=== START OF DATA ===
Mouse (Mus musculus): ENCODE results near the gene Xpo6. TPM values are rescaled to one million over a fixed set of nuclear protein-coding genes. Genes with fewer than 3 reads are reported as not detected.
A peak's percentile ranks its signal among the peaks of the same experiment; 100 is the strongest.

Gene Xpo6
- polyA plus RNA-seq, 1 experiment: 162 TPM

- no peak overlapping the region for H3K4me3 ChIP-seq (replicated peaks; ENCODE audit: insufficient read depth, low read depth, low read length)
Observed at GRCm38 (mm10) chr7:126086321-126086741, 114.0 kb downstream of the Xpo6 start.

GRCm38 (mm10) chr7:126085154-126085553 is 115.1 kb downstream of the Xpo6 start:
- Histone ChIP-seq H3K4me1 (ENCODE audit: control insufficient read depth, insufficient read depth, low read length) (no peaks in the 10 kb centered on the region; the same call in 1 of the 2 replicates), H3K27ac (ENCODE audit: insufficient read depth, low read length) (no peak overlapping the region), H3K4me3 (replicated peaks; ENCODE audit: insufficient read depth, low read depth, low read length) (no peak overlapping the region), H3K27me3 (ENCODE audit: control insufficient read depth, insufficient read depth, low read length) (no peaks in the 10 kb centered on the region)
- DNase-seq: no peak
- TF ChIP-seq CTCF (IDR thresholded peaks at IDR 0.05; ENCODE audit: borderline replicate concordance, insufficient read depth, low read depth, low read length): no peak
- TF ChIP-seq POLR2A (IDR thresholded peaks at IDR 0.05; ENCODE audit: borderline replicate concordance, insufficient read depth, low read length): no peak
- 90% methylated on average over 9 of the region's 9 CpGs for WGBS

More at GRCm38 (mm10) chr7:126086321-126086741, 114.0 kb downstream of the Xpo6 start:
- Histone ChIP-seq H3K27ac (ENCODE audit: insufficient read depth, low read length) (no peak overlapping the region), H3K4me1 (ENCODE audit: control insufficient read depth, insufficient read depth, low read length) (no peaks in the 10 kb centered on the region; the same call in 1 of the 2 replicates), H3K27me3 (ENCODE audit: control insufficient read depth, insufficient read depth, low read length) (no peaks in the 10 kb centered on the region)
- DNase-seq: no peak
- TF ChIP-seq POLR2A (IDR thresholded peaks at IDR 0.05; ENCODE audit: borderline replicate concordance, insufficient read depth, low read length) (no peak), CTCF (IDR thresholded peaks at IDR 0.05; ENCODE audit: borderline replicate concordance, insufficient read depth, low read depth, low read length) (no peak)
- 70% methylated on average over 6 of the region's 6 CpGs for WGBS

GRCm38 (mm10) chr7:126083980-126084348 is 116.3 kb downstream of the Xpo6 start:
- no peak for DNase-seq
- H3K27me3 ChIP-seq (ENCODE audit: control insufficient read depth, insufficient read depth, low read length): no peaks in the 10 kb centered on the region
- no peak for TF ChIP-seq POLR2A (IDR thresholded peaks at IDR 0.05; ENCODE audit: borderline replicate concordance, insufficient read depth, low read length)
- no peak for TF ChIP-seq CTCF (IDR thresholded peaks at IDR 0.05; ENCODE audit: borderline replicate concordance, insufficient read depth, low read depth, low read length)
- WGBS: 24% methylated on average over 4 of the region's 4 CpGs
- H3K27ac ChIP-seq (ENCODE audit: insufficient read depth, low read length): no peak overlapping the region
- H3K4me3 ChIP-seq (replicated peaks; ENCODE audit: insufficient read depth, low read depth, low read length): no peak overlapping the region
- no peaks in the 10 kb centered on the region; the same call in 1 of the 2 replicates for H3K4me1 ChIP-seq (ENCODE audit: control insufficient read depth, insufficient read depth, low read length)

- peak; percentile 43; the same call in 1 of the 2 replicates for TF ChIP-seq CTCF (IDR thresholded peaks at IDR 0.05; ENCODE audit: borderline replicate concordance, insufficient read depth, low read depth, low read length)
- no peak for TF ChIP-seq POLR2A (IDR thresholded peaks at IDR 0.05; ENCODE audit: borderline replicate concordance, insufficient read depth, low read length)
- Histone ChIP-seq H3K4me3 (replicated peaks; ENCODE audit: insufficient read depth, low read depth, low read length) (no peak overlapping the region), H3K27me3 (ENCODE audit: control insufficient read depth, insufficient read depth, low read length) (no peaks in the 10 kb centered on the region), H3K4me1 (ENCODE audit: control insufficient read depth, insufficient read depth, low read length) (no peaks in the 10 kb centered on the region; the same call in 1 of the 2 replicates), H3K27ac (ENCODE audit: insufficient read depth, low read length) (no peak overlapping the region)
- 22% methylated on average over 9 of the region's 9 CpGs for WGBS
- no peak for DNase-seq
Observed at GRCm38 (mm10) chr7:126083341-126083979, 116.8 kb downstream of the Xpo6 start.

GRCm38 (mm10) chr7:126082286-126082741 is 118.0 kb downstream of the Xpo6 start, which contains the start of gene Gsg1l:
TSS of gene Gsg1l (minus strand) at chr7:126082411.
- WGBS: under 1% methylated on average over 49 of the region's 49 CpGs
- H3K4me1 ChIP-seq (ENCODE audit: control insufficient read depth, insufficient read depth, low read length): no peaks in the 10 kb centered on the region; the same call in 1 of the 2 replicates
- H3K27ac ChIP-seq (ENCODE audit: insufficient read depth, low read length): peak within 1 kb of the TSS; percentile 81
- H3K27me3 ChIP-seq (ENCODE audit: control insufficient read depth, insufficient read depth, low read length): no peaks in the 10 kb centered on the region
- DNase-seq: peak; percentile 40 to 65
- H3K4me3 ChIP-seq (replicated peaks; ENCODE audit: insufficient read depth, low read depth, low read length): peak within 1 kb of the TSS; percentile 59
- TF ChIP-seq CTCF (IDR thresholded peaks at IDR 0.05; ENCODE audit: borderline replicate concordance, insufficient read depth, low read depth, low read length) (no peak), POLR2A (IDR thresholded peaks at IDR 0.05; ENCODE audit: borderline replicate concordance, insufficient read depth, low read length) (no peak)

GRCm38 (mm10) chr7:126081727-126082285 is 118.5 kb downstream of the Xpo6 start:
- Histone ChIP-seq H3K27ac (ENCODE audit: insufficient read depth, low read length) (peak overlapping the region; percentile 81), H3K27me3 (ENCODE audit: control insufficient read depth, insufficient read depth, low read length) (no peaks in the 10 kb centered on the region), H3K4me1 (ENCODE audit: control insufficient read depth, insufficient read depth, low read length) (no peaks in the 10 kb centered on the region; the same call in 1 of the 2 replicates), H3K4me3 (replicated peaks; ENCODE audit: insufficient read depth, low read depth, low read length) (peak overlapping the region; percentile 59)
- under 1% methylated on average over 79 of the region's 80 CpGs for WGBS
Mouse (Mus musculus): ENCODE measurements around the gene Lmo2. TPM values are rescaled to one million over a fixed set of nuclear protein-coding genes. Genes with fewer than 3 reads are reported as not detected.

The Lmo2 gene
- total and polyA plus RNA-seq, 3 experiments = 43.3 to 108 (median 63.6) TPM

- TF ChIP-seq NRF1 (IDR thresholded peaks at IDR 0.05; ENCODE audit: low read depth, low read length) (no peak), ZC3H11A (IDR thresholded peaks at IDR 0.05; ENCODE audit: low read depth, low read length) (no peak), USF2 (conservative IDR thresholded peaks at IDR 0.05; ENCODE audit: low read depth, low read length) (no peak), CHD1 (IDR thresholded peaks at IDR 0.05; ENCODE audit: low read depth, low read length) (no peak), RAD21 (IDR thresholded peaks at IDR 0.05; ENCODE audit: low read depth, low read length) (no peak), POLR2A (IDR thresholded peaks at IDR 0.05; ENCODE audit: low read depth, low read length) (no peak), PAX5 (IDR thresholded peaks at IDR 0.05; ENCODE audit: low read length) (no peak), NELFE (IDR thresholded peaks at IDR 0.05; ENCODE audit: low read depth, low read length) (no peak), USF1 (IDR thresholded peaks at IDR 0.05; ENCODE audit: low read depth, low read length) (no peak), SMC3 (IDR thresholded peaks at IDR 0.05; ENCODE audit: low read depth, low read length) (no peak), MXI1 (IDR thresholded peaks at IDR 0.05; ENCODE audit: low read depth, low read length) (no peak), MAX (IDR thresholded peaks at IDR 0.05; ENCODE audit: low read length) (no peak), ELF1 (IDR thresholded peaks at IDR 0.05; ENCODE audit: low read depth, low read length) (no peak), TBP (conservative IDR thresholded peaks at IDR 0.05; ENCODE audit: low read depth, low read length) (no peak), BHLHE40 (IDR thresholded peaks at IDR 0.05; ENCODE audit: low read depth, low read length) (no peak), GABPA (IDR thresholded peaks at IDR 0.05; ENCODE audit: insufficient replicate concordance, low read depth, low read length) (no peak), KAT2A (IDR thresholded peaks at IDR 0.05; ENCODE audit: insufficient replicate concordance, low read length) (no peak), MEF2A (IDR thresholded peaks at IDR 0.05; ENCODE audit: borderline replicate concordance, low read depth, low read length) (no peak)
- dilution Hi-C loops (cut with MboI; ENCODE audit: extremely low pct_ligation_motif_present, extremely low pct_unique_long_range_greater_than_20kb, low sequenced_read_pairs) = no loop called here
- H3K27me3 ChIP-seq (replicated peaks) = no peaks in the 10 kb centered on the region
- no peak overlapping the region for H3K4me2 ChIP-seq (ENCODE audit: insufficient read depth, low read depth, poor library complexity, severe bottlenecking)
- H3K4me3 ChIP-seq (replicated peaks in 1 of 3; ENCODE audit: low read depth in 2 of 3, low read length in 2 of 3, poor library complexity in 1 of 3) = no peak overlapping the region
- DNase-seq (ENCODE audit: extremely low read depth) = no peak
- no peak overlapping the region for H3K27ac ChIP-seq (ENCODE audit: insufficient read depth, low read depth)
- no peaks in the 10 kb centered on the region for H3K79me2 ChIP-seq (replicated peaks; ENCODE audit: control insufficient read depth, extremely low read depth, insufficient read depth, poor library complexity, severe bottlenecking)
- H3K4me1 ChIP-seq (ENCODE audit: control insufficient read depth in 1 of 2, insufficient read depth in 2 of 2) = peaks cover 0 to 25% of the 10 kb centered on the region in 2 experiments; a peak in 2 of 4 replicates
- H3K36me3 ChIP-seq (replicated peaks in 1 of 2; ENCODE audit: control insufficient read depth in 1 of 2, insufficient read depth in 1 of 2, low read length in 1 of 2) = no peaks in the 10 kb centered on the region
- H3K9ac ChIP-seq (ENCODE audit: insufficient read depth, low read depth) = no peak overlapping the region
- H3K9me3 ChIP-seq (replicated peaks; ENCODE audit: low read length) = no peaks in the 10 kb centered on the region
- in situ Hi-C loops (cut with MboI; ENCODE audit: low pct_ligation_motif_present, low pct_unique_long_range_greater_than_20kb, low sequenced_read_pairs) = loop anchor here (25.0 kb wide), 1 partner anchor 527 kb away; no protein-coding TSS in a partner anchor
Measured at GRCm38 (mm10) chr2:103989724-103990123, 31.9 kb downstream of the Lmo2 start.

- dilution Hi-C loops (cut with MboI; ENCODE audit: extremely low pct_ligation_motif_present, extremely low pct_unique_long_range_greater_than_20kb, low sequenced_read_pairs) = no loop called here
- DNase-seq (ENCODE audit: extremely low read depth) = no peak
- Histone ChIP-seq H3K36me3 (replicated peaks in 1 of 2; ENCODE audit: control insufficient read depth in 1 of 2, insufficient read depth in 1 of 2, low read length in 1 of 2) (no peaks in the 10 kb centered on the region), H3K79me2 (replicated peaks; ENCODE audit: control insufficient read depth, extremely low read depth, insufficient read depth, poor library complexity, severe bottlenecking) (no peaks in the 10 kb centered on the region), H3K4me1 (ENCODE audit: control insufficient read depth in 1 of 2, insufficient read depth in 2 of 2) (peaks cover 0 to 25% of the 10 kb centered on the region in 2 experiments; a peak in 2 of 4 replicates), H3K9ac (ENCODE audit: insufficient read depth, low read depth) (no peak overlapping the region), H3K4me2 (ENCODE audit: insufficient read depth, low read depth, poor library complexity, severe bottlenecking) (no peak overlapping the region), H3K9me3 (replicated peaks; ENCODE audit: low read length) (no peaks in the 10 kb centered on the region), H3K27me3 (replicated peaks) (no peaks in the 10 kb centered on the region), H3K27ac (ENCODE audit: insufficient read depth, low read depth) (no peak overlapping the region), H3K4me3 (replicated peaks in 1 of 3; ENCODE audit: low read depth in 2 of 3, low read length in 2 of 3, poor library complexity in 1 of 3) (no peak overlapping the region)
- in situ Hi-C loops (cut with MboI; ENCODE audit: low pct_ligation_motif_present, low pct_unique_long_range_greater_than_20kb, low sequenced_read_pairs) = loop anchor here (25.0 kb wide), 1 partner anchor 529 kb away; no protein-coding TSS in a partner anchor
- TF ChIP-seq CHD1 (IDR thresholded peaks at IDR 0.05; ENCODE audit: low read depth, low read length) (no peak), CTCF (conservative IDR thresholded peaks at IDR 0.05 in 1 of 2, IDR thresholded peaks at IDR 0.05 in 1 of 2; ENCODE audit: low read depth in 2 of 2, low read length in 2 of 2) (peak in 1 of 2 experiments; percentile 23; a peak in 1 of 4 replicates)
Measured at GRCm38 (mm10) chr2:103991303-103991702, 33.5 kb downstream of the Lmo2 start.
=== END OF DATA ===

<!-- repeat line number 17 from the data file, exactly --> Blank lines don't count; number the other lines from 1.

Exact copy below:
- 70% methylated on average over 6 of the region's 6 CpGs for WGBS